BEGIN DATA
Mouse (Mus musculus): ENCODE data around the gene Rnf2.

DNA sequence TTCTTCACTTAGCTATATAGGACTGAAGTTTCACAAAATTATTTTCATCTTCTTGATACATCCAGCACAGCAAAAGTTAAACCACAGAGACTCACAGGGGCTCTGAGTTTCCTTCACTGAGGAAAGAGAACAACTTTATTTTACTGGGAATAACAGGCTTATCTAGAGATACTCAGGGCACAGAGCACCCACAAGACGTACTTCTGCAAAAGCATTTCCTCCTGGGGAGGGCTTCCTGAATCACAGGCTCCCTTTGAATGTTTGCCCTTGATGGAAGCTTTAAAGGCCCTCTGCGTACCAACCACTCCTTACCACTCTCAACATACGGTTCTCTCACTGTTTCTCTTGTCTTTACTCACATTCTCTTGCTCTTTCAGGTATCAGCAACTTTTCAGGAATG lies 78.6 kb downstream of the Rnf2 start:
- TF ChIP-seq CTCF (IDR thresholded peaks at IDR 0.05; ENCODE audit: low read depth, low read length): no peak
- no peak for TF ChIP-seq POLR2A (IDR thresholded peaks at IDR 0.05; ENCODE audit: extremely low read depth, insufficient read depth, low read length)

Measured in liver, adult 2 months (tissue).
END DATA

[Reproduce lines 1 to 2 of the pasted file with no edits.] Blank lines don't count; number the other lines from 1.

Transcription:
Mouse (Mus musculus): ENCODE data around the gene Rnf2.

DNA sequence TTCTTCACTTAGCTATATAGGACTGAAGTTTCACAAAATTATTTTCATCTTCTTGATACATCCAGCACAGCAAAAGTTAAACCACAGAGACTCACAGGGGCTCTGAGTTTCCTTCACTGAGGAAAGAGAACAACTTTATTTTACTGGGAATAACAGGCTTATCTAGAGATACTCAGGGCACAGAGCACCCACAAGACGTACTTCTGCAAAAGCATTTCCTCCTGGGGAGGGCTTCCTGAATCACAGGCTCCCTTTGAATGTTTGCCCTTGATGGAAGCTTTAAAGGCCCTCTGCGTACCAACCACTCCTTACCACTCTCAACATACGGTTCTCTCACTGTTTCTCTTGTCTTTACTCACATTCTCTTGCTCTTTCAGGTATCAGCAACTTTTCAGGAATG lies 78.6 kb downstream of the Rnf2 start: